When it comes to betting on college football, trends can be incredibly important and indicative of how a game will play out. That’s particularly the case in instances where sportsbooks have yet to get wise to a trend and have not properly adjusted their lines yet. However, while some trends are potential gold mines, others are relatively worthless. It’s important to identify the two in order to be a winner in college football betting.
Good trends vs. bad trends
We’ve all seen useless trends before. In baseball, you might see someone claim that the Colorado Rockies are a great bet because they have won nine of their last ten Tuesday night games. Or you might see a stat that says the Oakland Athletics are 7-2 over their last nine games when their opponent has allowed three runs or less in their previous game. While these stats are a bit curious, they do not have any sort of impact on the upcoming game. They should not factor into your handicapping at all and hold no sway on the betting line.
Similarly, college football has its own set of worthless trends that people use to try to justify their wager. One of the most common trends that you will see people advertise is a team’s historic record over an upcoming opponent. Someone may believe that a team is undervalued by the NCAAF betting odds simply because the school is 8-2 ATS over its last 10 games against a particular opponent. That’s no way to handicap a college football game and you will lose more often than you win if that’s your justification for a particular bet.
For example, let’s say the Texas Longhorns have covered each of their last six games against the Colorado State Rams. Let’s assume that these games took place in 1984, 1985, 1996, 2001, 2010, and 2016. There is no reason to factor the Longhorns’ historic ATS record against the Rams into your handicapping. These two teams may have had the bulk of the same players in two of the six games, but all the other variables, including the person patrolling the sidelines for each team, are likely to change in that time. There’s no way that this hypothetical trend would have any impact on the CFB betting line for a future game between these two teams. A person espousing this trend is either clueless or trying to pull the wool over your eyes.
One more trend that you can pretty much throw out the window is a school’s recent record in non-conference games. This essentially overlaps with a school’s recent record, and while that can be a decent trend to play, the non-conference part is unnecessary. It’s entirely possible for the CFB betting odds to just overvalue a team over the course of a season or successive seasons, particularly if that team has a huge following like Michigan or Notre Dame. However, claiming that would only be the case in non-conference games is a stretch.
Trends that have profitable potential
There are some trends that a shrewd bettor can find value in though. For one reason or another, these trends may be overlooked by the sportsbooks, or they could just be slightly miscalculated, giving the bettor an advantage.
Recent ATS record
This is the most common trend you will see used. While books are typically quick to adjust to a team’s play on a weekly basis in a sport with a relatively short schedule like college football, there are times when they either adjust too much or not enough. This is especially the case when a team has very high or very low expectations coming into the season. The CFB betting odds will continually overvalue or undervalue these teams for some time, giving you the opportunity to make some money.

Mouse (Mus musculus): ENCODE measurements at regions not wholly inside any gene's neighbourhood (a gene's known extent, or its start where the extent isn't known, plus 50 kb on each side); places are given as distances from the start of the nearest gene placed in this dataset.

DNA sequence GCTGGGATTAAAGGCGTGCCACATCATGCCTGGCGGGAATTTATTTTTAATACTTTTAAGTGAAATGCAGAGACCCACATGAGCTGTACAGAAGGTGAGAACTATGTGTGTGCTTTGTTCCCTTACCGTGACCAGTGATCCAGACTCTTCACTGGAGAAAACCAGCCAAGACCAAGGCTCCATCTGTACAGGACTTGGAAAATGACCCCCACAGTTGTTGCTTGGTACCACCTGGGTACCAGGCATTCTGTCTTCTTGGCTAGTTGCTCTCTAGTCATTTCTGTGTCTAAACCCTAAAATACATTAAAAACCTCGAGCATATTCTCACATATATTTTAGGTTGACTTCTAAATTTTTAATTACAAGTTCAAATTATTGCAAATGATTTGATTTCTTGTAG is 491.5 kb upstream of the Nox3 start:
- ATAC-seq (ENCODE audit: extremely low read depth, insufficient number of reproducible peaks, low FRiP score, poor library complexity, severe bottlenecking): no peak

Record on a particular type of field
One of the most continually underrated trends involves the type of field a team is playing on. At first glance, this may seem to have a negligible effect on a spread or particular outcome, but it definitely has an impact. Pass-first teams tend to perform better on turf or artificial surfaces than they do on grass, while run-first teams typically play better on grass. It is important to note that this trend can run parallel to weather, especially in the later months of the college football season, so keep that in mind when using this trend.
The rationale for this trend is along the same lines as that of a team’s recent ATS record. Sportsbooks may undervalue or overvalue a quarterback, or an offense, leading to some value in the total. This happens with defenses as well, with sportsbooks potentially overvaluing or undervaluing a defense or defensive coordinator by a couple points. Since totals don’t see as much betting for college football as sides, you might find some real great opportunities here.
Some stadiums are tougher to play in than others. The atmosphere, crowd, weather and location factor into this and sportsbooks give certain teams more respect in this area than others. There is the potential for you to find a winning trend here, and this is an area where you can be rewarded for thinking outside of the box. For instance, if a big event is in a nearby town that weekend and is scheduled for the same time, it could lead to depressed attendance and a less hostile environment for the road team. That would give them some extra value against the CFB odds that week.
Record after a bye week
In recent years, one of the most popular trends has been a team’s record following a bye week. Although this isn’t important from the perspective of players historically, it can be for coaches. There are some coaches that are much better at watching film and creating gameplans than others, and these coaches will have a much bigger advantage after a bye week than their counterparts. This can be a factor during bowl season too, but there are a host of other things at play during that time of the year.